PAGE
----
Fully Autonomous Security Robots


Raised to Date: Raised: $21,927,540

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Mountain View, California


Security, Cybersecurity, & Defense

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Knightscope, the developer of fully-autonomous security robots, is raising funds on StartEngine through Reg A+ crowdfunding. The company designs, builds, deploys and supports the award-winning crime-fighting robots and functions on a Machine-as-a-Service business model. Knightscope is disrupting the security industry with its security robots that have significant field experience. The company was founded by William Santana Li and Stacy Dean Stephens and has raised over $43 million since its founding. The current funding round has no minimum goal and a maximum goal of $25,000,000, and the proceeds will be used for increasing sales, optimizing the production of ADMs, and working capital. Knightscope security robots already operate in 15 states and run fully autonomously both outdoors and indoors.
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Auditor: Ernst & Young LLP
Financials as of: 11/12/2020
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Raise History
Offering Name Close Date Platform Valuation/Cap Total Raised Security Type Status Reg Type
Knightscope 04/30/2021 StartEngine $447,000,000 $21,927,540 Equity - Preferred Funded RegA+
Knightscope 07/22/2020 StartEngine $310,000,000 $29,263,180 Equity - Preferred Funded RegA+
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Analyst Report


As technology advances, so too does the ability to detect and combat those who commit criminal activities. One company that has hopped on this trend is Knightscope, a provider of autonomous security robots and related services. Since launching, the management team at Knightscope has succeeded in building several products. All of these are geared toward detecting and combating crime. Devices successfully built include the K1 Stationary, K3 Indoor, and K5 Outdoor autonomous robots. The company is also working on its new K7 Multi-Terrain autonomous vehicle. Each of these robots is fitted with eye-level 360 degree cameras, thermal scanning, public and private voice recordings. They can also make live announcements. The technology is also capable of recognizing faces. The newer models are especially adept at recognizing license plates — the K5 Outdoor, for instance, is capable of reading up to 2,500 license plates when it’s on.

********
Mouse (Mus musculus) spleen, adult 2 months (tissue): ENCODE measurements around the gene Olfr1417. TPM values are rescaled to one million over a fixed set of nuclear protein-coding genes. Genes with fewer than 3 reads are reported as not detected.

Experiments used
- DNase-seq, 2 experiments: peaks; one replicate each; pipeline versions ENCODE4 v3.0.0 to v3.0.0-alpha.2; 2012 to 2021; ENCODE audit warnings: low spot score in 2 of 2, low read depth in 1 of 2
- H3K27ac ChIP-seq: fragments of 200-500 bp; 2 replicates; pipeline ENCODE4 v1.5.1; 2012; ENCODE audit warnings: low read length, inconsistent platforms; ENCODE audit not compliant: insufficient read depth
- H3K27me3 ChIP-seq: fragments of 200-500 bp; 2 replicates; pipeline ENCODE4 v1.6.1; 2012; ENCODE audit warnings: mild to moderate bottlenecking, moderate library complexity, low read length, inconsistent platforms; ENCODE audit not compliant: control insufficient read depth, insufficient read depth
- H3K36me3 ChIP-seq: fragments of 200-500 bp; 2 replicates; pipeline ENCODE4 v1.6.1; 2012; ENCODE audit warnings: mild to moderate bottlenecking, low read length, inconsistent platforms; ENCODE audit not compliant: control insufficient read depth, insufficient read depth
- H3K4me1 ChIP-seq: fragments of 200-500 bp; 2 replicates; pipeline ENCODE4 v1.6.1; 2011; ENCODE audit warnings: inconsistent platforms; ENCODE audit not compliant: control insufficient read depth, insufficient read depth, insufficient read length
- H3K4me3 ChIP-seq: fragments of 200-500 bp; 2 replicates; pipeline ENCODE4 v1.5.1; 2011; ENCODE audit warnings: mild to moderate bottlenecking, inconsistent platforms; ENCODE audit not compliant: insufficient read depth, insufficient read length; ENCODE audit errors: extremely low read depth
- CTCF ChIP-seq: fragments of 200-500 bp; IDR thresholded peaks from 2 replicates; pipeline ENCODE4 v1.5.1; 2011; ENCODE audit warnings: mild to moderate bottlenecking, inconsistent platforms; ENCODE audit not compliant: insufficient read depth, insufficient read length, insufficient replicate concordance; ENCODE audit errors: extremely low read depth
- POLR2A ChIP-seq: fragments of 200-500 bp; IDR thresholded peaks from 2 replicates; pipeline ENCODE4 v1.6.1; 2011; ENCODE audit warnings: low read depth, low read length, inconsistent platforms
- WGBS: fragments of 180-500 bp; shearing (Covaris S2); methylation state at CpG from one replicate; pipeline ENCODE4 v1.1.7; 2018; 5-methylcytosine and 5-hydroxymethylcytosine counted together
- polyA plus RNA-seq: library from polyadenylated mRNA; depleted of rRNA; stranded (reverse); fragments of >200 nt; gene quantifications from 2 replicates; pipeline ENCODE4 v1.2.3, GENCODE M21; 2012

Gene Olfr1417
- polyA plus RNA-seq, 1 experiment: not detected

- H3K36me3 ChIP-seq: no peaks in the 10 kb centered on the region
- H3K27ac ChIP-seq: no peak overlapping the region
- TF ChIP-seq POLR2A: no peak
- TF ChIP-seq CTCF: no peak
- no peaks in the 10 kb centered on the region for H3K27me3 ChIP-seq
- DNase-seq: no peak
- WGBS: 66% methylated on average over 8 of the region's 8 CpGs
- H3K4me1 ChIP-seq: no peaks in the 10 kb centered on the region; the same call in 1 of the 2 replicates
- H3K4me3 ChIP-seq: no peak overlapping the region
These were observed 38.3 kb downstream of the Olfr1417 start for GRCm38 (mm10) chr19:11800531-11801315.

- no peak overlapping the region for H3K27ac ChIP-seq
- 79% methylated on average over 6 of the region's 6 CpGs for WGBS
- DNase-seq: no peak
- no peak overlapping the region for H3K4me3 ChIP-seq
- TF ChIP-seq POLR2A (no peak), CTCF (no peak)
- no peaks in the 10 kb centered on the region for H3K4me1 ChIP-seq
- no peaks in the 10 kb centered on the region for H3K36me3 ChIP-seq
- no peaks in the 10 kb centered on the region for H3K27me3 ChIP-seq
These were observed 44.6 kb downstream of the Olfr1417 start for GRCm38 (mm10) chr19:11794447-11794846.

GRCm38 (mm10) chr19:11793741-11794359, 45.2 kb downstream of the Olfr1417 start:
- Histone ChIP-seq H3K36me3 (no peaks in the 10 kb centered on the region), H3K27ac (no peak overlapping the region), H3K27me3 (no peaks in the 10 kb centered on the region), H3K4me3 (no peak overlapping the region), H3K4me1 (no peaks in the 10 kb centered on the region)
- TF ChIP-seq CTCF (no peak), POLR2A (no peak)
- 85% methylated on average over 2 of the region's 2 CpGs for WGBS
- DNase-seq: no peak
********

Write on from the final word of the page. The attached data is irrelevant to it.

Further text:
On average, these units patrol actively for about 2.5 hours before needing around 20 minutes to recharge. Even during these recharging periods, the technology is still operative. When one of the units detects a questionable activity, it sends an alert to the proper authorities. This is made physically possible by the company’s KSOC (Knightscope Security Operations Center). Monitoring options are also connected to this hub.